In the Asia-Pacific region, Australia’s Queensland state warned that more cases were expected to emerge as authorities scrambled to contain an outbreak linked to the virulent B117 variant, throwing Easter travel plans into disarray.
India reported the highest daily increase in coronavirus cases in five months, with the second wave of the disease driven by surging infections in the country’s richest state Maharastra.
In the Americas, U.S. President Joe Biden urged states to pause reopening efforts and a top health official warned of “impending doom,” amid a surge in COVID-19 cases that threaten efforts to quash the coronavirus pandemic.
Honduras said it would temporarily restrict arrivals from South America, citing fears about the variant first discovered in travellers from Brazil entering its territory.
In Africa, Ethiopian health authorities on Tuesday received 300,000 doses of China’s Sinopharm COVID-19 vaccine. The shots arrived a day after the East African country introduced stricter lockdown measures to stem a spike in infections.
Earlier in March, Ethiopia received nearly 2.2 million doses of the AstraZeneca vaccine through the COVAX initiative that ensures vaccine access for low- and middle-income countries.
Johnson & Johnson said it’s agreed to provide up to 400 million doses of its one-dose COVID-19 vaccine to African countries, starting this summer. The drugmaker said under its agreement with the African Vaccine Acquisition Trust, the company will provide up to 220 million vaccine doses for the African Union’s 55 member countries, with delivery beginning in the July-to-September quarter. The trust will be able to order 180 million additional doses from J&J, for a total of up to 400 million shots through 2022.
The company’s vaccine still must receive authorization from regulators in the African countries, but the World Health Organization approved it for emergency use on March 12. In late-stage testing, J&J’s vaccine prevented about 67 per cent of symptomatic infections with the coronavirus and was 85 per cent effective at preventing severe disease, beginning 28 days after vaccination.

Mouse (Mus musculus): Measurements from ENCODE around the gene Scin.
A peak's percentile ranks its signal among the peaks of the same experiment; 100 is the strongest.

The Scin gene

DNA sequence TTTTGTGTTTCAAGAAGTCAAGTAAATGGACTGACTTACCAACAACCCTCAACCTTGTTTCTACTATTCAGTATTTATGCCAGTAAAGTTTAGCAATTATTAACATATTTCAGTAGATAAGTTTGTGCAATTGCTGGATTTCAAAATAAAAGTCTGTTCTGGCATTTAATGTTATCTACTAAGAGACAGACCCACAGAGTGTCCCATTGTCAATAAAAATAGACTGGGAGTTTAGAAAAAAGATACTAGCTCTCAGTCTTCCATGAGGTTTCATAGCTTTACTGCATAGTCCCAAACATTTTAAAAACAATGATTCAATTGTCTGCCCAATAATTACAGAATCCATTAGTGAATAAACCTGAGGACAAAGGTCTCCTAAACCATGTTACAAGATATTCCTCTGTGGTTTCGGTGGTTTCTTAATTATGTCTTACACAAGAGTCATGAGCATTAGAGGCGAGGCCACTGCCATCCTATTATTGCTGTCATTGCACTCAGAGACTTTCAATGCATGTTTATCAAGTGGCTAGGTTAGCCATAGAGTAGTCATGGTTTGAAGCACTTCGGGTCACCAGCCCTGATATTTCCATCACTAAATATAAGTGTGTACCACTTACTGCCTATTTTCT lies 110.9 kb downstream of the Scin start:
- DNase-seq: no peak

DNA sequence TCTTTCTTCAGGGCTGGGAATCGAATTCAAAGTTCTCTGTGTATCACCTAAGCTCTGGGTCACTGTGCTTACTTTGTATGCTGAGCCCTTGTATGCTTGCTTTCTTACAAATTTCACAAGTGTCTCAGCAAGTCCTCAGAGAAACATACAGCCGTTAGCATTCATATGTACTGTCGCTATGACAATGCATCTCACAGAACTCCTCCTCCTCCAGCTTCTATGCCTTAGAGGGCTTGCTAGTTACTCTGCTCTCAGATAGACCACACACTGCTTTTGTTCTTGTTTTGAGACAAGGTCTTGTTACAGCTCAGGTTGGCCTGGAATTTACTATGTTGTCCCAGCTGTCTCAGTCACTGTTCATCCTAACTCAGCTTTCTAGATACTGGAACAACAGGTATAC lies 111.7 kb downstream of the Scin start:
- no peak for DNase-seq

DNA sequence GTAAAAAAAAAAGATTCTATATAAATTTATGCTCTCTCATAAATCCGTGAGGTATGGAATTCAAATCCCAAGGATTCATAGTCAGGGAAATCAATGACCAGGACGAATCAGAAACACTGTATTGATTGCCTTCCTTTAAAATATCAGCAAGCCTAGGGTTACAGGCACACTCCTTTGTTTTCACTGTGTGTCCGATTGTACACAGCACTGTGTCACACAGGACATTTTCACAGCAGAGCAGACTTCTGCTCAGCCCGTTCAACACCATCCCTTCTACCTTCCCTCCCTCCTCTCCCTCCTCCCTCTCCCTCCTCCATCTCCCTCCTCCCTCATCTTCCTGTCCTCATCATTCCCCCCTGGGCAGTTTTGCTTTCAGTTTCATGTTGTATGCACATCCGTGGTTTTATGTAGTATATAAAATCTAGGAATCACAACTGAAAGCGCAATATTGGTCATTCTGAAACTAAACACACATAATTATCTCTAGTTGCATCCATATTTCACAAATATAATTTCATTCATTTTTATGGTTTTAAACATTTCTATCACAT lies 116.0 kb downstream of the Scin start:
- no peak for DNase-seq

In Europe, the German state of Berlin is again suspending the use of AstraZeneca’s coronavirus vaccine for people under 60 due to reports of blood clots. Berlin’s top health official Dilek Kalayci said the decision was taken as a precaution after the country’s medical regulator announced 31 cases of rare blood clots in people who had recently received the vaccine. Nine of the people died.
The Paul Ehrlich Institute says all but two of the cases involved women ages 20 to 63. Reports of an unusual form of blood clot known as sinus vein thrombosis prompted several European countries to temporarily halt the use of the AstraZeneca vaccine earlier this month.
Some 2.7 million doses of the AstraZeneca vaccine have been administered in Germany so far.
Germany is extending virus-related border controls along its border with the Czech Republic by a further 14 days but ending entry requirements for people coming from the Austrian region of Tyrol.
WATCH | Why the Czech Republic is being hit hard by the 3rd wave:
Britain will focus on vaccinating the whole of its adult population before it can provide any surplus shots to other countries such as Ireland, British business minister Kwasi Kwarteng said on Tuesday. More than 30 million Britons have received their first shots in the fastest vaccine rollout in Europe, with the aim of offering shots to all adults by the end of July.
However, Britain has found itself involved in a public spat with the European Union, where the vaccination program has been much slower, over the supply of doses.